Photo # 225: A view of the framing for the entryway trayed ceiling, Notice that the main trunk duct has been insulated to prevent condensation from *sweating* on the ductwork in the Summertime.

Photo # 226: The Living Room ceiling is being insulated in order to help keep the temperature extremes between the basement and upper floor portion of the house minimized by reducing stratification of the heat through the floors.

Photo # 227: Bubble foil nailed up in Joy's room prior to the installation of new Studs.  The new vinyl replacement window is also shown here.

Photo # 228: View of the completed trunk duct over what will be the ceiling of the closet in Joy's Bedroom.  The white elbow at the far right side is the air return duct being directed up into two of rafter cavities above the ceiling.  The underside of the two joist cavities adjacent to the elbow will be covered with metal panning in order to form a built-in air return duct over to the living room wall on the left.

Photo # 229: New wiring in place in the storage room.  Behind the beam is a junction box and conduit which are the feeders for some of the upstairs circuits and the south portion of the Kitchen.

Photo # 230: On of the other feeder conduits running back into the furnace room to the circuit breaker panel.

Photo # 231: A view of the upstairs ceiling looking up from the back stairway.  The louver in the ceiling is for ventilation on mild Spring and Fall days.  By opening this louver, the *chimney effect* of the attic exhaust fan will pull stale air from inside the house and fresh air through open windows at significant cost savings versus running air conditioning.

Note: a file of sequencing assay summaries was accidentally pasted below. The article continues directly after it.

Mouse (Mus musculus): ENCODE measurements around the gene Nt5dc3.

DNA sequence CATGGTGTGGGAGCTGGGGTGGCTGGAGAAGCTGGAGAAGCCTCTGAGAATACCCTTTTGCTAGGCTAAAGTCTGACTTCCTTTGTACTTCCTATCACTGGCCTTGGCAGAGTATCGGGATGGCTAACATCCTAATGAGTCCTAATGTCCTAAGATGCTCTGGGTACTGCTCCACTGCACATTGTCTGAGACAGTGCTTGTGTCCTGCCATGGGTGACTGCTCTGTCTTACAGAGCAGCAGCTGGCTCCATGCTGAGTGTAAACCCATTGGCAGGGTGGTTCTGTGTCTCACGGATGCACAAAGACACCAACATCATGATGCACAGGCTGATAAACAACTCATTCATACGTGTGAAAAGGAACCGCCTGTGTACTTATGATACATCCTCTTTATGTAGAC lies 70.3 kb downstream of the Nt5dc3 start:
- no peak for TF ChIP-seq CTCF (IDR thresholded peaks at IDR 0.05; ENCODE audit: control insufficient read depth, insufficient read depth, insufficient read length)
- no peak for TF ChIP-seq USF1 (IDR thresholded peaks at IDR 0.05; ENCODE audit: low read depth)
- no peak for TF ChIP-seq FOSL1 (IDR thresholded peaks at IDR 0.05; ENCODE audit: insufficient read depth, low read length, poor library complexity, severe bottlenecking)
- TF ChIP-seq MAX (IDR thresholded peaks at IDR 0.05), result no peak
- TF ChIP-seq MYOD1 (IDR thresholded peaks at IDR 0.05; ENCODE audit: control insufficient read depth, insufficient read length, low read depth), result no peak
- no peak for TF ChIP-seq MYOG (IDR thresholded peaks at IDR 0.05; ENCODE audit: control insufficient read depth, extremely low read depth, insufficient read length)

Photo # 232: The plywood sub-floor in the large closet in Trent's Room.&nbs ; Several layers of roofing material were removed before this flooring was installed, as well as the vent pipe from the bathroom below.  The vent was re-routed into the wall between the closet and the Bedroom.

Photo # 233: This is a view of the cut-out in the ceiling in Trent's Bedroom in preparation for *traying* the ceiling.  The ceiling is only seven feet tall and had a paddle fan hanging down into the space.  The center section has been raised to over eight feet tall, so that people will not hit their heads on the fan.  Additionally, it gives the room the feeling of being much larger and less claustrophobic, especially since it doesn't have any windows to the outside.

Photo # 234: View of the insulation and framing up in the trayed portion of the ceiling

Photo # 235: Ceiling in the trayed area of the upstairs bedroom after sheetrocking and mudding.

Photo # 236: Ceiling in the upstairs bathroom being seam taped and mudded.

Photo # 237: Another view of the new ceiling in the upstairs bathroom and the new exhaust fan/light combination in the ceiling.

Photo # 238: View of the progress on the repair to the sheetrock on the closet ceiling in the upstairs bedroom.

Photo # 239: At long last, the dead Elm Tree was brought down.  Unfortunately, this particular project was what indirectly contributed to Rich getting hurt at Joy's house and winding-up in a brace for 3 months after slipping and falling on frost.

January 14, 2008

Photo # 240: Here, Rodney Rogers was working on sawing the tree.

January 14, 2008

Photo # 241: These shots have a bluish tint due to the fact that they were taken very late in the day and I had to *force* the exposure to be able to see anything at all.

January 14, 2008

Photo # 242: The main part of the tree after it fell.

January 14, 2008

Photo # 243: Yea!  It's finally DOWN and no more branches will be falling during each windstorm.